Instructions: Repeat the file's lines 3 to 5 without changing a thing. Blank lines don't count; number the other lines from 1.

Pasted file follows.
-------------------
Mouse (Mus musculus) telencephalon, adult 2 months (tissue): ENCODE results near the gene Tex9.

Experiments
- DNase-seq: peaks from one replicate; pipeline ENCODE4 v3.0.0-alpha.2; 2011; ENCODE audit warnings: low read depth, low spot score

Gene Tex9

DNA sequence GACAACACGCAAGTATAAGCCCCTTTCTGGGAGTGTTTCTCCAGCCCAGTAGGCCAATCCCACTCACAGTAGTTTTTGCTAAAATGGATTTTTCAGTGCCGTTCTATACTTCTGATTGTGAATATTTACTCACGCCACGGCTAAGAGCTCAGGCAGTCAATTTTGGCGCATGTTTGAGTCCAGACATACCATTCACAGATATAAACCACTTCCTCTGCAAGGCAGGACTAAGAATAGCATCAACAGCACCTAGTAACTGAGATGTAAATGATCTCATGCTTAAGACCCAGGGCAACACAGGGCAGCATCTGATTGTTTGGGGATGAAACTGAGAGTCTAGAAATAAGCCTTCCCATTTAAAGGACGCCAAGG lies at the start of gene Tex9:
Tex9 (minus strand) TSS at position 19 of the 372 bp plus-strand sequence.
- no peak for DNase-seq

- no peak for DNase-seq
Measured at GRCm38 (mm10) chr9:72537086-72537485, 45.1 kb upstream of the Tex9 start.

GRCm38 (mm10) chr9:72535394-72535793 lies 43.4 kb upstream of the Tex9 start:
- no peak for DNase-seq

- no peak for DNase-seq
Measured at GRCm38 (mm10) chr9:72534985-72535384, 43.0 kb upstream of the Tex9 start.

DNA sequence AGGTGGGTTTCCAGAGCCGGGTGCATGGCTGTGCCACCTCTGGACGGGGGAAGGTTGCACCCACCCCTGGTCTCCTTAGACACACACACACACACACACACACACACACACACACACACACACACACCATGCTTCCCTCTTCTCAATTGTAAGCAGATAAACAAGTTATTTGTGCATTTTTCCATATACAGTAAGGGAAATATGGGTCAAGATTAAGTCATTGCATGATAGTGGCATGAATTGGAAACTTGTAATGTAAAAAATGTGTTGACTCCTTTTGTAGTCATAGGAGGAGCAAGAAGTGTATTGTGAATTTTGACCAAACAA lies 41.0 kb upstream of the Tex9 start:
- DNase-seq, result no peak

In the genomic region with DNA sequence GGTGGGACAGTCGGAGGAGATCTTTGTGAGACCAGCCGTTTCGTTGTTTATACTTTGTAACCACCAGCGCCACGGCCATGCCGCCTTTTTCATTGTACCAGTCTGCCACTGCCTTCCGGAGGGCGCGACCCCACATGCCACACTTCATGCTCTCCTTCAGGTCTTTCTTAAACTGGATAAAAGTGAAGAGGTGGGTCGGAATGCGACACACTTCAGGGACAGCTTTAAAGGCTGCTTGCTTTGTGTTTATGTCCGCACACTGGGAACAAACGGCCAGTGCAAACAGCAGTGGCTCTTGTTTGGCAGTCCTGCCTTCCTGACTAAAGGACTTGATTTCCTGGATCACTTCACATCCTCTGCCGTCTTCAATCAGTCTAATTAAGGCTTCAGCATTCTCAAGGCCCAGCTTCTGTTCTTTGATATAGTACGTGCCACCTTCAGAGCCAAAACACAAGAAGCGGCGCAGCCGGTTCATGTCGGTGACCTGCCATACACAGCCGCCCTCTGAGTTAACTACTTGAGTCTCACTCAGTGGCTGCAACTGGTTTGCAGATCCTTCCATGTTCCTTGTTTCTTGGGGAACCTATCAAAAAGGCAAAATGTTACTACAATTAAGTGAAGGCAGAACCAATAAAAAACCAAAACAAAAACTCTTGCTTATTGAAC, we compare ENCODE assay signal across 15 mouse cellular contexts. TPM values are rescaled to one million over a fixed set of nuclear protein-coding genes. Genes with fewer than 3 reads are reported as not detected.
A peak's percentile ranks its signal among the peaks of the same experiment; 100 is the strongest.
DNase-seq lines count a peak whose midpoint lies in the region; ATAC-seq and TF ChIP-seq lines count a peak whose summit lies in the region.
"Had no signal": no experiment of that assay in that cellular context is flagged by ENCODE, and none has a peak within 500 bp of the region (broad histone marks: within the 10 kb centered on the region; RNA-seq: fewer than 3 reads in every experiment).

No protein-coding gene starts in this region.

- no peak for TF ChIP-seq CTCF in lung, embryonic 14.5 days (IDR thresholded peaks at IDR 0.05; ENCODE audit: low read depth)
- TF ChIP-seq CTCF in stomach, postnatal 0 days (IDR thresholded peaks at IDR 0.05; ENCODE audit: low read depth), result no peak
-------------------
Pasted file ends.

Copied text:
- DNase-seq: peaks from one replicate; pipeline ENCODE4 v3.0.0-alpha.2; 2011; ENCODE audit warnings: low read depth, low spot score

Gene Tex9

DNA sequence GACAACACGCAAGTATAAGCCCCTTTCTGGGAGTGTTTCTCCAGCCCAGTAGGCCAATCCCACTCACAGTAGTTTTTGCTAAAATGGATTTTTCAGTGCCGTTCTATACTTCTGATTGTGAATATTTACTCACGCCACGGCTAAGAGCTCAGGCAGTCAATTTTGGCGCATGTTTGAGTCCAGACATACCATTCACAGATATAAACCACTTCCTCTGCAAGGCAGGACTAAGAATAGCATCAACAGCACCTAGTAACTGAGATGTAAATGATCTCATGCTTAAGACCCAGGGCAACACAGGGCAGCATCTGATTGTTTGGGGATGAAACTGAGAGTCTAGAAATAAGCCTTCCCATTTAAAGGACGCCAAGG lies at the start of gene Tex9: